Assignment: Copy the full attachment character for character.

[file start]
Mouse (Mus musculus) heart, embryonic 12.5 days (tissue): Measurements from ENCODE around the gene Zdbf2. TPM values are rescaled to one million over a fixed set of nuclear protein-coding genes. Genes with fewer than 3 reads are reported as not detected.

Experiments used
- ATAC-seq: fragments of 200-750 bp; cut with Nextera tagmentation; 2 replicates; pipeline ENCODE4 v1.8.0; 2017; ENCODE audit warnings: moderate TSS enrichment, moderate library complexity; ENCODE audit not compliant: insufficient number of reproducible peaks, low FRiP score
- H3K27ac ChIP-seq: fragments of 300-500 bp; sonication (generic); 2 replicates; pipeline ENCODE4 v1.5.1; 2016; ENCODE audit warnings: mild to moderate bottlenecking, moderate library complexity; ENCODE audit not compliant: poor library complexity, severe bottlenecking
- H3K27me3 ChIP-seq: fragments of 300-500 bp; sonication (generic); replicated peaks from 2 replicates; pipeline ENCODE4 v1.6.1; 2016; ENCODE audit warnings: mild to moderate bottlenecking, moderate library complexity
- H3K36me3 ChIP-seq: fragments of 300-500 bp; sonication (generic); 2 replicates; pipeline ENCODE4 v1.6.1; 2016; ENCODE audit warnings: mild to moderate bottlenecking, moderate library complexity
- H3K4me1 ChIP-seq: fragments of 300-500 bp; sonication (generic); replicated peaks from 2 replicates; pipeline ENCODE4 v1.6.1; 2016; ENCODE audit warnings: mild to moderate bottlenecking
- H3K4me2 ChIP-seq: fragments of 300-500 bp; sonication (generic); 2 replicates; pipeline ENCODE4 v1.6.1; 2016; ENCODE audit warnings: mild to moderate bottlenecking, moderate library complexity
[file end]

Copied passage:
Mouse (Mus musculus) heart, embryonic 12.5 days (tissue): Measurements from ENCODE around the gene Zdbf2. TPM values are rescaled to one million over a fixed set of nuclear protein-coding genes. Genes with fewer than 3 reads are reported as not detected.

Experiments used
- ATAC-seq: fragments of 200-750 bp; cut with Nextera tagmentation; 2 replicates; pipeline ENCODE4 v1.8.0; 2017; ENCODE audit warnings: moderate TSS enrichment, moderate library complexity; ENCODE audit not compliant: insufficient number of reproducible peaks, low FRiP score
- H3K27ac ChIP-seq: fragments of 300-500 bp; sonication (generic); 2 replicates; pipeline ENCODE4 v1.5.1; 2016; ENCODE audit warnings: mild to moderate bottlenecking, moderate library complexity; ENCODE audit not compliant: poor library complexity, severe bottlenecking
- H3K27me3 ChIP-seq: fragments of 300-500 bp; sonication (generic); replicated peaks from 2 replicates; pipeline ENCODE4 v1.6.1; 2016; ENCODE audit warnings: mild to moderate bottlenecking, moderate library complexity
- H3K36me3 ChIP-seq: fragments of 300-500 bp; sonication (generic); 2 replicates; pipeline ENCODE4 v1.6.1; 2016; ENCODE audit warnings: mild to moderate bottlenecking, moderate library complexity
- H3K4me1 ChIP-seq: fragments of 300-500 bp; sonication (generic); replicated peaks from 2 replicates; pipeline ENCODE4 v1.6.1; 2016; ENCODE audit warnings: mild to moderate bottlenecking
- H3K4me2 ChIP-seq: fragments of 300-500 bp; sonication (generic); 2 replicates; pipeline ENCODE4 v1.6.1; 2016; ENCODE audit warnings: mild to moderate bottlenecking, moderate library complexity